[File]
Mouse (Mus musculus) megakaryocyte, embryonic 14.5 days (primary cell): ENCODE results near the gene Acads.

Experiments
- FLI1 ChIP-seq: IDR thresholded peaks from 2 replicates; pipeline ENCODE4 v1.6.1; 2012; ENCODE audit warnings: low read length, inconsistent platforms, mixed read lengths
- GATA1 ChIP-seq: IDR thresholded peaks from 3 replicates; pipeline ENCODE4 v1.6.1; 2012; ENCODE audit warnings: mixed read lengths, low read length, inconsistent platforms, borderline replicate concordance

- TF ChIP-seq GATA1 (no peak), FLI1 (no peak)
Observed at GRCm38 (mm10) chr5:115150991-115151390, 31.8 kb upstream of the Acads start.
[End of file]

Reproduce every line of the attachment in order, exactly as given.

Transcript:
Mouse (Mus musculus) megakaryocyte, embryonic 14.5 days (primary cell): ENCODE results near the gene Acads.

Experiments
- FLI1 ChIP-seq: IDR thresholded peaks from 2 replicates; pipeline ENCODE4 v1.6.1; 2012; ENCODE audit warnings: low read length, inconsistent platforms, mixed read lengths
- GATA1 ChIP-seq: IDR thresholded peaks from 3 replicates; pipeline ENCODE4 v1.6.1; 2012; ENCODE audit warnings: mixed read lengths, low read length, inconsistent platforms, borderline replicate concordance

- TF ChIP-seq GATA1 (no peak), FLI1 (no peak)
Observed at GRCm38 (mm10) chr5:115150991-115151390, 31.8 kb upstream of the Acads start.